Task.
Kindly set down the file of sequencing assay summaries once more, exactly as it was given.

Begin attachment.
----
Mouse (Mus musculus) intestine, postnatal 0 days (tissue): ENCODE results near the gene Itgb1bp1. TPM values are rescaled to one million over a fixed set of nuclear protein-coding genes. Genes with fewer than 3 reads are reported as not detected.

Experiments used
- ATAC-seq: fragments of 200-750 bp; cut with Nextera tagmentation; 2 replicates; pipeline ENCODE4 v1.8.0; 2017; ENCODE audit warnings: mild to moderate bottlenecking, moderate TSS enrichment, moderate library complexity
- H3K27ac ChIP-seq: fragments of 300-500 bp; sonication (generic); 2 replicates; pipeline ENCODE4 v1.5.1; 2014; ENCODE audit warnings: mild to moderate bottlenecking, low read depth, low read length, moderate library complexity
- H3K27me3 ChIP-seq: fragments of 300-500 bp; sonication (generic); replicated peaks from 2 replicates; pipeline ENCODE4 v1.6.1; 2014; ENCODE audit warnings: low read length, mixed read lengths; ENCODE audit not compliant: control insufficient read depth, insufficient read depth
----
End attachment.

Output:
Mouse (Mus musculus) intestine, postnatal 0 days (tissue): ENCODE results near the gene Itgb1bp1. TPM values are rescaled to one million over a fixed set of nuclear protein-coding genes. Genes with fewer than 3 reads are reported as not detected.

Experiments used
- ATAC-seq: fragments of 200-750 bp; cut with Nextera tagmentation; 2 replicates; pipeline ENCODE4 v1.8.0; 2017; ENCODE audit warnings: mild to moderate bottlenecking, moderate TSS enrichment, moderate library complexity
- H3K27ac ChIP-seq: fragments of 300-500 bp; sonication (generic); 2 replicates; pipeline ENCODE4 v1.5.1; 2014; ENCODE audit warnings: mild to moderate bottlenecking, low read depth, low read length, moderate library complexity
- H3K27me3 ChIP-seq: fragments of 300-500 bp; sonication (generic); replicated peaks from 2 replicates; pipeline ENCODE4 v1.6.1; 2014; ENCODE audit warnings: low read length, mixed read lengths; ENCODE audit not compliant: control insufficient read depth, insufficient read depth